First Nations health care plan reaches southern Ontario
'We certainly need to make sure investments reach all communities,' Ontario Regional Chief says
Ontario is investing $222 million into First Nations health care over the next three years to ensure Indigenous people in the province have access to more culturally appropriate care.
The plan also aims to improve health outcomes.
The health plan is mainly focused on northern communities, but that doesn't mean indigenous communities throughout the rest of Ontario will be left out.
Ontario Regional Chief Isadore Day said the province's investments will reach other areas, including southern Ontario.
"We're going to see some of the investments fall into the south, like promotion and crisis support," he said.
Four areas of care
Day said the health plan focuses on four areas of health care, which include:
- Primary care: Including increasing physician services by 28 per cent.
- Public health and health promotion: Focusing on diabetes and mental health programming, as well as ensuring children have better access to fruits and vegetables.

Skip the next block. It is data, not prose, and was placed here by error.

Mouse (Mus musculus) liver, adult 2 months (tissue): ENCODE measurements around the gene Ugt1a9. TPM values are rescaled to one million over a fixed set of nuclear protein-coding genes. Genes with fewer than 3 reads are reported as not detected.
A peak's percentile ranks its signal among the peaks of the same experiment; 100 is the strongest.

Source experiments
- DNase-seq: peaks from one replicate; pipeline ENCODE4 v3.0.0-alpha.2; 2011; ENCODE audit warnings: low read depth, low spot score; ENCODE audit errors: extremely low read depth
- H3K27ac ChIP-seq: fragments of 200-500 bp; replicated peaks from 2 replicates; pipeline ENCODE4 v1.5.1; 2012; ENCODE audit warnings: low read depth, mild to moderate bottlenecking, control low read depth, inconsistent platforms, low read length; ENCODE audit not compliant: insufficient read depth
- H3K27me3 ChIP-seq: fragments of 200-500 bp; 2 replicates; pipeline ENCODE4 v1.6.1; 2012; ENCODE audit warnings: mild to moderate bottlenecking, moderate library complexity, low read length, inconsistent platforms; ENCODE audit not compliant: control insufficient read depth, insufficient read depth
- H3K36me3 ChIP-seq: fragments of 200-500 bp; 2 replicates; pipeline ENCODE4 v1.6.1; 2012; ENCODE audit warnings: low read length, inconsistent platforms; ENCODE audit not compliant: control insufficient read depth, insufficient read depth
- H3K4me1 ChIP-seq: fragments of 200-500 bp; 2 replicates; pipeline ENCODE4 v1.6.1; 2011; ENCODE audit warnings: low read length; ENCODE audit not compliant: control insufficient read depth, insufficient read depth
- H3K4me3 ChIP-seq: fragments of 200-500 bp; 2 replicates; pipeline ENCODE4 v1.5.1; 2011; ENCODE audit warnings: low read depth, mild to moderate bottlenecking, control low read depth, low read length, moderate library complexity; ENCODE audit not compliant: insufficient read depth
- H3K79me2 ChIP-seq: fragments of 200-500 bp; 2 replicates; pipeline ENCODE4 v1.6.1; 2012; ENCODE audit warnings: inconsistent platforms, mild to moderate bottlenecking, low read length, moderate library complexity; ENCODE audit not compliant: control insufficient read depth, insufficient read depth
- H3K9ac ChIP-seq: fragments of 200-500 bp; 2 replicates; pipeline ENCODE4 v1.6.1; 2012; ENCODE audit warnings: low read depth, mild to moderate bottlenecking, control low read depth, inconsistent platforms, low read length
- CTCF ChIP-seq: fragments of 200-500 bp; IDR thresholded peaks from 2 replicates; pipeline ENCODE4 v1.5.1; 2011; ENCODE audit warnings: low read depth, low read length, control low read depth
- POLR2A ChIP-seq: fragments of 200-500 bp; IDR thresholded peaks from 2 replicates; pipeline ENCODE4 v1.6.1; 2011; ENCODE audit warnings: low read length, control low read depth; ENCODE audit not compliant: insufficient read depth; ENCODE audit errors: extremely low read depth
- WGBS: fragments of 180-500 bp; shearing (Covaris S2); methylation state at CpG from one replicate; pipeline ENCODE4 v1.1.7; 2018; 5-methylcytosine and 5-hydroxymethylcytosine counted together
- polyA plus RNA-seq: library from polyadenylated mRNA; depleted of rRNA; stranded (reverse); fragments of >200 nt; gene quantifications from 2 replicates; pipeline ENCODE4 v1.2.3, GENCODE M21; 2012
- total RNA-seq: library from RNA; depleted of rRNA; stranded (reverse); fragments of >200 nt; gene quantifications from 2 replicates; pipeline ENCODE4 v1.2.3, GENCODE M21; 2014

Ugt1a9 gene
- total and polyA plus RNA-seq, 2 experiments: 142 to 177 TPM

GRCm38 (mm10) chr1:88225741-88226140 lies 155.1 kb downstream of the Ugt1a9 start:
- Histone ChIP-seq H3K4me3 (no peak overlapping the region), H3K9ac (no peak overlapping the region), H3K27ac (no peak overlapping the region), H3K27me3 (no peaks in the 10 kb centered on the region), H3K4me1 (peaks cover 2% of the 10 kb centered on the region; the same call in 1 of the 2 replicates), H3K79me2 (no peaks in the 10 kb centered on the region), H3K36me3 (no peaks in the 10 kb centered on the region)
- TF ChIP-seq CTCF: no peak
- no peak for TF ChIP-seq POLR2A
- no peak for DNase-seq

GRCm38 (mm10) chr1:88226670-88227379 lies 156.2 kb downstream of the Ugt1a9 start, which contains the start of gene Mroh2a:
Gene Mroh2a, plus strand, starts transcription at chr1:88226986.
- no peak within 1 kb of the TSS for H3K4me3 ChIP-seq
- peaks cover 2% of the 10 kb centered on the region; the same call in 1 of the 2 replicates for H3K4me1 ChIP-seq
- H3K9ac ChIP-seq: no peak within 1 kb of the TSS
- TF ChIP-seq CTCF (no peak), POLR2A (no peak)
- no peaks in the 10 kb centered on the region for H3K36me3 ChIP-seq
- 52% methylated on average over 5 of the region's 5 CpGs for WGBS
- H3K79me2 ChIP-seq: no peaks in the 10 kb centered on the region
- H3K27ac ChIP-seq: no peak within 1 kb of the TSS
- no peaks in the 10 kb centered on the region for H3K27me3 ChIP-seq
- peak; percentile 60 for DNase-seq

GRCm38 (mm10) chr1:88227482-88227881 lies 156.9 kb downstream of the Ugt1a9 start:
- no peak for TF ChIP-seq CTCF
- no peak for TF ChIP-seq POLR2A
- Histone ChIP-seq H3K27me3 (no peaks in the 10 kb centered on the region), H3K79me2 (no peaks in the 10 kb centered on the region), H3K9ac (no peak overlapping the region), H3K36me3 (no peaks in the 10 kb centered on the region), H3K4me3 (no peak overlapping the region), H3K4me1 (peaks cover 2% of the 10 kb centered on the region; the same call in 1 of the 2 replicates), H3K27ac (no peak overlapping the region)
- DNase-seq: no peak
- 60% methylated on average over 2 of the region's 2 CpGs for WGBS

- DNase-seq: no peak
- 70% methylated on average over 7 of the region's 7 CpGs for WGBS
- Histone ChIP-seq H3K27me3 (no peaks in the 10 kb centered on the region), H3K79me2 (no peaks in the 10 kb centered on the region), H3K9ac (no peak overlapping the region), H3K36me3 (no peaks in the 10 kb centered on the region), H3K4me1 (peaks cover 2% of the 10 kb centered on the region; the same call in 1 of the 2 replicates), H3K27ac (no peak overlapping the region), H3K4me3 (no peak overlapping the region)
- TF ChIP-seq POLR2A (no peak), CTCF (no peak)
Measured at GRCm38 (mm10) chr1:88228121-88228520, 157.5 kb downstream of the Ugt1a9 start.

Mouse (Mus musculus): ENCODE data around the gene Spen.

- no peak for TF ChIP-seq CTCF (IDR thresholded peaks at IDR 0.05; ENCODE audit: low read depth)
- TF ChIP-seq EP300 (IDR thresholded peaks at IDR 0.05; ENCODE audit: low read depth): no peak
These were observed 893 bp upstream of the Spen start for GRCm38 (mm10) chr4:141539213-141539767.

- Seniors care and hospital services: Including creating a 20-bed facility in the Sioux district.
- Life promotion and crisis support: In response to suicides predominantly in the north.
Day said there is an issue of needs-based funding, and while the funding is needed in northern communities, it is also important to other areas.
"Where it's needed most as well is in some of the southern communities where they may be in a more rural situation, where they don't have access to doctors," he said.
He said it's still early in the planning stages and added he was happy to hear about the $220 million at this point in time.
"We think it's a huge step forward, but we certainly need to make sure investments reach all communities," Day said.
Focusing on cultural teachings
Day said the health plan is also focused on incorporating cultural teachings and community involvement.
Previously, there was no formal recognition of a community knowledge keeper, who may have known about some medicines or community-based methods of mental health and crisis response, he said.
But this is going to change.
Now, government policy makers are going to recognize these traditional methods as a formal part of the health care system, he said.
"I think it's probably one of the hugest aspects of this and it will definitely become more accepted," he said.
Day said if communities see themselves as part this plan, there will be more ownership, which will lead to better health outcomes.
"One of the things that I will look to is that the young people in the north will finally see that our government has stepped up to the plate," he said. "We can build on that coming from a position of strength, versus one of feeling defeated and not recognized."